You are currently viewing Telecaster Dimensions – A Comprehensive Guide

Last Updated on March 2, 2024 by Teemu Suomala

Let’s face it. Teles do feel different. And they are not for everyone. If you want to check some dimensions so that you can make the best choice or you are here just out of pure curiosity…this is the right place. Thank you for entering our world, let’s get started.

Author: Santiago Motto

Aka. Sandel. Telecasters and all-mahogany Martins lover.

Besides that, Sandel is a professional writer, guitar player, confessed guitar nerd, and all-things-guitar consumer. He has been playing for 25 years which makes him a nineties kid with serious low-tuning youngster years, and a pop palate for melodies, ballads, and world music.

Whenever Santiago is not pouring all that experience and love for the instrument into articles, you can find him playing live shows supporting his music and poetry books as “Sandel”. If he’s not doing either of those, you can also find him gigging with his band, “San Juan”, writing, reading, or enjoying the Sun.

displays Edward Bond and Gibson Guitar

Editor: Edward Bond

Edward has been playing the guitar since 2002. So Edward has over 20 years of experience as a guitarist, has authored 15 guitar books, has written for renowned music blogs, and spent a decade teaching music. He began merging his passion for writing and music in 2020 and has written for big guitar websites such as Guitar Head Publishing and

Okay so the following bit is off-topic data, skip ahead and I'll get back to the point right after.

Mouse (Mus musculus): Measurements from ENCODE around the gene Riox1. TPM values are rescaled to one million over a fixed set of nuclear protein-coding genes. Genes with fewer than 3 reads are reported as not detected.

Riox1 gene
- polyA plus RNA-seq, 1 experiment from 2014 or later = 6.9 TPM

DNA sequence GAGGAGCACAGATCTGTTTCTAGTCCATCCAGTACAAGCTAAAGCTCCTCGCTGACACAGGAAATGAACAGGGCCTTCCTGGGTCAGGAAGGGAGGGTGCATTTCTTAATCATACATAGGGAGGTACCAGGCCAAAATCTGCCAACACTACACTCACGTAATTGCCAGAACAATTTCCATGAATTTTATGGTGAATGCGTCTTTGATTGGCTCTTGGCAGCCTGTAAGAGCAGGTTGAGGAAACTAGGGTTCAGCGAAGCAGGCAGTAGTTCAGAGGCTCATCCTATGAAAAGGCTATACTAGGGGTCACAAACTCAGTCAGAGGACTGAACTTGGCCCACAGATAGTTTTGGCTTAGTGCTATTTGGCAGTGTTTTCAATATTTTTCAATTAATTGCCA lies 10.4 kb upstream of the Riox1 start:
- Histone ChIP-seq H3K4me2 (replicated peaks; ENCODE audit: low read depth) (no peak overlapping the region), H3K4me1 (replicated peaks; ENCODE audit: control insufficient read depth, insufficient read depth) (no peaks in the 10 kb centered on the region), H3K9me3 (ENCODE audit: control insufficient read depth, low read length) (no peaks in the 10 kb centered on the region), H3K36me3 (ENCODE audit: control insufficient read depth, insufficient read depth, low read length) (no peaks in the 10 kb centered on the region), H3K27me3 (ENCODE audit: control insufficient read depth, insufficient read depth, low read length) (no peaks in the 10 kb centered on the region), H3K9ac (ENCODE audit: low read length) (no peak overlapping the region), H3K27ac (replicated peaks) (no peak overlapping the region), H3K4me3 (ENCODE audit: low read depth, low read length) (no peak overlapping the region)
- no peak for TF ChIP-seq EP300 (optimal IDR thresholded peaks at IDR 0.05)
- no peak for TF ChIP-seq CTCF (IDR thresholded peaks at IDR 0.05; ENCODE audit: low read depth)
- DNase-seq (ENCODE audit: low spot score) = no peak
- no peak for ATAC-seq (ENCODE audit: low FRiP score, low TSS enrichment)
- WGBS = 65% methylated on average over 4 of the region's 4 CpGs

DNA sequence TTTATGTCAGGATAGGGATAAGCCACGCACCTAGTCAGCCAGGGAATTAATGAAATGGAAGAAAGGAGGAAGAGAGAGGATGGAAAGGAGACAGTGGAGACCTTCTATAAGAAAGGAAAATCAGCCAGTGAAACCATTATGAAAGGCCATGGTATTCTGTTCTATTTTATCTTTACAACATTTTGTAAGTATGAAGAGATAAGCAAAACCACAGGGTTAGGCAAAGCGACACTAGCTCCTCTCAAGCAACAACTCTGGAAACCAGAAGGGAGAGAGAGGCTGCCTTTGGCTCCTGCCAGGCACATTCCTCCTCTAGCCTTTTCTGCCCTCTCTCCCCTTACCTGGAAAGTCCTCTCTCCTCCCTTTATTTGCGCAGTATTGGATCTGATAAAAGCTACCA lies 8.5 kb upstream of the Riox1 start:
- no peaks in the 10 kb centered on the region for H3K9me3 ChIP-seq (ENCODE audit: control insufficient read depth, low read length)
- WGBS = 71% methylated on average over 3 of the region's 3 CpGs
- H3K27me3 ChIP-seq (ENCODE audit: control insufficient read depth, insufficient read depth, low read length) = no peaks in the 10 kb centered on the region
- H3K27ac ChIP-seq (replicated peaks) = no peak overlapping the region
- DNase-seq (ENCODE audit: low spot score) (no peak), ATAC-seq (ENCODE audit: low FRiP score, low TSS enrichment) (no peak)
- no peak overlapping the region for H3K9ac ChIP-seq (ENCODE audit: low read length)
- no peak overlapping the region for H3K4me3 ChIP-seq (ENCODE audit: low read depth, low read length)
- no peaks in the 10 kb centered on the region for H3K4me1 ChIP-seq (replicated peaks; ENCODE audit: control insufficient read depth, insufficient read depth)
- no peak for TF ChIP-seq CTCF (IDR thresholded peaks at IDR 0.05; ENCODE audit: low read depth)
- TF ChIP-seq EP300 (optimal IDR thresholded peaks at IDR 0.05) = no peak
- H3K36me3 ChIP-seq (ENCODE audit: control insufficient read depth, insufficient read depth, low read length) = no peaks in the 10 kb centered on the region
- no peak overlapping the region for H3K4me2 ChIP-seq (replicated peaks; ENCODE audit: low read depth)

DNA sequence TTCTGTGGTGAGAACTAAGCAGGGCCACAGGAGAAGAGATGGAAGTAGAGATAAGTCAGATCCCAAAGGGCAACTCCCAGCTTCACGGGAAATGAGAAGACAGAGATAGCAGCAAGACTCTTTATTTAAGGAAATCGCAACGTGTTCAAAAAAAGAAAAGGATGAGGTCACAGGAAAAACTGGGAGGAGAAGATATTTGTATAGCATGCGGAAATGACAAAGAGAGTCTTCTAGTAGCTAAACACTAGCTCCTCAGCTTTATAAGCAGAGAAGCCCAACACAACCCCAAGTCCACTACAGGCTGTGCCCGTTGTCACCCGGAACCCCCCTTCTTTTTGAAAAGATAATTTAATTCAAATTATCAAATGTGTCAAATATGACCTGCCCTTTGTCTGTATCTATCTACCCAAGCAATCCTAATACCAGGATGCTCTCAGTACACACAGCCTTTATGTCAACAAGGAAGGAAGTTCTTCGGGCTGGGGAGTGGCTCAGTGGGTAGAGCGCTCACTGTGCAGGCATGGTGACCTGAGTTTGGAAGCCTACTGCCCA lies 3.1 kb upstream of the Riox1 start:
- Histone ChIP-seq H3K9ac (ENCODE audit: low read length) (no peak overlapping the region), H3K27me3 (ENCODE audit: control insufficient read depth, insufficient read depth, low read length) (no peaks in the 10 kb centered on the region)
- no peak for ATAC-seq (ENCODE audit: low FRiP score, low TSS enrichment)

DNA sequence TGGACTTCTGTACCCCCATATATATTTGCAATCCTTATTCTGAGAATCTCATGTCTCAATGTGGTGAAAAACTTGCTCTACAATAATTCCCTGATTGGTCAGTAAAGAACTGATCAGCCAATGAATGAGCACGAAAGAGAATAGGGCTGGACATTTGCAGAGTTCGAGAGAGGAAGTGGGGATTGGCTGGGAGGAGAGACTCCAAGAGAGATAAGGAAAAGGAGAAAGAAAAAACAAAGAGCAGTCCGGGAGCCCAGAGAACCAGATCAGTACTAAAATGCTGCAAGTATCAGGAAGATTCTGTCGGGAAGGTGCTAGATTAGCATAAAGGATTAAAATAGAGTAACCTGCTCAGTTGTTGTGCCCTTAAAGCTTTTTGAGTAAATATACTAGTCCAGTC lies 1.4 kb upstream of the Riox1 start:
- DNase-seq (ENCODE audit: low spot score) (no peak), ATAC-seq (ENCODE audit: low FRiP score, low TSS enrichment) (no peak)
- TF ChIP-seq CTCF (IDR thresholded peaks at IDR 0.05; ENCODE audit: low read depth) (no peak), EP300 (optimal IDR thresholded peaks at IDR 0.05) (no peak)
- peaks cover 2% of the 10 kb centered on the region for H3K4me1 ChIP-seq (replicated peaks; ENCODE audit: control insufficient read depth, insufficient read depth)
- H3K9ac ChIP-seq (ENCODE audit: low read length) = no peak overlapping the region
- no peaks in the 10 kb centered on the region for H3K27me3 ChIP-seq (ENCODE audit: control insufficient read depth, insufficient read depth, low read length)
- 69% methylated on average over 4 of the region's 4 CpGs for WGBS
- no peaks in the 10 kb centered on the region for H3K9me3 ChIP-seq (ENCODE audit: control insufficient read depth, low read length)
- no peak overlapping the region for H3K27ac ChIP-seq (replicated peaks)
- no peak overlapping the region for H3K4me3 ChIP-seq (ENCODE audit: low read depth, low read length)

Originally from Seattle, Edward moved to Norway in 2021 for a master’s in music. He’s studied at the Jazz Institute Berlin and Conservatorium van Amsterdam, and currently resides in Trondheim. His education includes a European Jazz Master’s, a diploma in Film and Game Scoring from Sofia, and a Bachelor’s in Jazz from University of Oregon.

Edward has played in numerous bands and currently, Edward works on his own project Starship Infinity

Leo Fender’s first solid-body electric guitar caused a revolution in the music world of the ’50s. Nowadays, though, the Fender Telecaster continues to write history in the hands of virtuosos, stars, legends, and beginners alike.

But is the Telecaster the right guitar for you? Well, we will talk about Tele Dimensions so you can make an informed decision based on your preferences.

By the way, I’ve been in love with my Telecaster for at least 15 years. Therefore, there’s one thing or two I can tell you about every corner of this gorgeous instrument. Furthermore, I can tell you exactly how it feels to play it for hours.

Ready? It’s my favorite time: Tele time!

Fender Telecaster measurements & Dimensions

Consistency separates you and them.

Fender Telecaster Body Dimensions

Let’s start by talking about the Telecaster’s body dimensions. I have to tell you that although most of us Telecaster lovers swear by our vintage and Custom Shop replicas, modern guitars have contours and reliefs here and there.